Lonnie Green, owner of Cardinal Construction LLC, is not just a general contractor; he’s a visionary entrepreneur and trailblazer with a passion for creating opportunities in his community.
Green recently shared his journey from beginning a career in real estate during the pandemic to pivoting his focus as the owner of a Minority Business Enterprise (MBE) certified construction company that specializes in construction management. Cardinal Construction is also MBE-certified in demolition and concrete construction.
“When we started, concrete was our focus,” Green explained. After a thorough market assessment, we strategically developed a plan that served a need that our local market was calling for. We’re MBE certified through the Maryland Department of Transportation and the Office of Supplier Diversity for Delaware. Construction management is our niche, and it adds value to our partnerships with commercial firms.”
The MBE certification allows Cardinal Construction to contribute to public and private projects with minority participation goals, creating value for prime contractors. “For construction businesses looking to participate in MBE programs, it’s not always a requirement,” Green stressed. “But it can be a strategic advantage, especially when working on state-funded projects with diversity goals.”
Cardinal Construction’s current projects include commercial concrete and demolition projects. Cardinal currently possesses executed letters of intent to manage the construction of a cultural center, mixed-use development, and a community center in the Mid-Shore region. Green says he aims to partner with larger firms to see these multimillion-dollar projects through, combining new construction with renovations.
For Green, working in Talbot County is personal. “It’s my roots,” he says “I grew up in Doverbrook Apartments, and I understand the value of seeking a better life.”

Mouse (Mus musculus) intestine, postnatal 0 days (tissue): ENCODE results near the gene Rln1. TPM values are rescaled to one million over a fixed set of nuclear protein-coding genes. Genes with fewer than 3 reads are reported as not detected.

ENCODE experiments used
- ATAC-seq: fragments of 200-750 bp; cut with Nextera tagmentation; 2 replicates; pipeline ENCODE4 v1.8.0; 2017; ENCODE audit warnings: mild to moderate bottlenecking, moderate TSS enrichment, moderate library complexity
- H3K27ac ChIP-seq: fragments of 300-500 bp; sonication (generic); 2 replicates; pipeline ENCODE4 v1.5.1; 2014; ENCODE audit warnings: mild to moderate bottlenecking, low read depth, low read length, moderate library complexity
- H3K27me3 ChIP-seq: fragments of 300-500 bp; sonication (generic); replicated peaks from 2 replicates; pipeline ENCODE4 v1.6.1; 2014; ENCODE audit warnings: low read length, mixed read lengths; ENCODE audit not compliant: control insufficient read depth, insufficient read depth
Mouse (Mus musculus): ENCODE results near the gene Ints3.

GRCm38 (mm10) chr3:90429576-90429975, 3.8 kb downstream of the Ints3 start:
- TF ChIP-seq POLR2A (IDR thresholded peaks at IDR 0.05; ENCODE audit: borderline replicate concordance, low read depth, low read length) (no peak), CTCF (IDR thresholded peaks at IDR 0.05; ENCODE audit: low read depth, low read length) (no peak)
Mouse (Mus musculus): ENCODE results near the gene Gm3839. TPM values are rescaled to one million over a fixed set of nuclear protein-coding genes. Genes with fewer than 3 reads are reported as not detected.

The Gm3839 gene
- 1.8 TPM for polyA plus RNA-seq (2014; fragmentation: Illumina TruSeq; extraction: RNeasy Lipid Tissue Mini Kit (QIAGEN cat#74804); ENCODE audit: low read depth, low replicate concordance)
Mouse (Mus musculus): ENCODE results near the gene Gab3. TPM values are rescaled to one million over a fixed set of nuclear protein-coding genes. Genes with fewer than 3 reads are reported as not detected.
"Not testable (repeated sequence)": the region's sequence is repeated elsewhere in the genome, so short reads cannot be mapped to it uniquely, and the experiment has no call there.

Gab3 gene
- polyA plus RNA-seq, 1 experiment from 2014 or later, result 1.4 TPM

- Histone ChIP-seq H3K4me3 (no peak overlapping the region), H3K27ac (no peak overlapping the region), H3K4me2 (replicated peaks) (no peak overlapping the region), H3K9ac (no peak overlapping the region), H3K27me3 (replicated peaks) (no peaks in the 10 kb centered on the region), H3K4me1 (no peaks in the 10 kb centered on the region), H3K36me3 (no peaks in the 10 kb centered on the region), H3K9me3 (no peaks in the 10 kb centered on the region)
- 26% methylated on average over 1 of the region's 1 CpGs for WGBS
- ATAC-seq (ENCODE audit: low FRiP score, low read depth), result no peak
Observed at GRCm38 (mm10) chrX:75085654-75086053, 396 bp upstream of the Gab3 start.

“As my business grows and we take on more projects, I can create opportunities for people I’ve known for most of my life,” he continues. “It’s my community and being able to give back is essential.”
It’s also about being a catalyst for positive change and a role model for his two daughters. Brooklyn, a freshman at Easton High School is a regular volunteer for Waterfowl Festival. “I want my legacy of leaning in, pivoting when needed, and giving back to resonate strongly with her,” Green says. “I lead by example.”
Green delivers on building this legacy through his work helping others in need, including serving as a longtime volunteer with Meals on Wheels, and as a member of the Rotary Club of Easton, Maryland, where he launched a countywide food drive and reboot of Operation Christmas Spirit two years ago.
“I often deliver meals to the grandparents of people I grew up with,” says Green. “Service is in my heart, and Cardinal Construction will always be a part of not only providing jobs but also giving back to the communities we serve.”
Despite the challenges faced by minority businesses, Green is resilient and believes in staying prepared. “No one owes you anything. You have to manifest it. It’s about being ready when the opportunities come,” he says.
Green notes that access to capital oftentimes can be a significant hurdle for minority businesses. “Learning to be bankable is crucial,” he says. “Seeking out and establishing your network can help you succeed.” Your “network” will determine your “net worth.”
Green says minority businesses can connect with resources by building a web of connections with organizations like the Talbot County Department of Economic Development and Tourism, the Upper Shore Workforce Investment Board, the Talbot County Chamber of Commerce, and local chapters of civic organizations like Rotary International. Attending business fairs and mixers, he says, can give you face-to-face time with decision-makers, and help build resilience in your business.
His advice to aspiring minority entrepreneurs is simple yet profound: “Work hard. Build relationships. Reputation is everything. Teamwork makes the dream work.”
Lonnie Green’s story is one of determination, community impact, and a commitment to creating a legacy of opportunities in Talbot County. Through Cardinal Construction, he’s not just building structures; he’s building dreams and paving the way for a more inclusive and diverse business landscape in his community.
Learn more about Cardinal Construction at www.cardinalbuilds.com or call 443-521-0716.
About Talbot County Department of Economic Development and Tourism
The Talbot County Department of Economic Development and Tourism’s mission is to enhance and promote a business-friendly environment for current and prospective enterprises and to advocate for policies that support and strengthen the economic vitality of Talbot County. The department’s vision for Talbot County is built on the principles of strong communities, empowered businesses, and innovative solutions.
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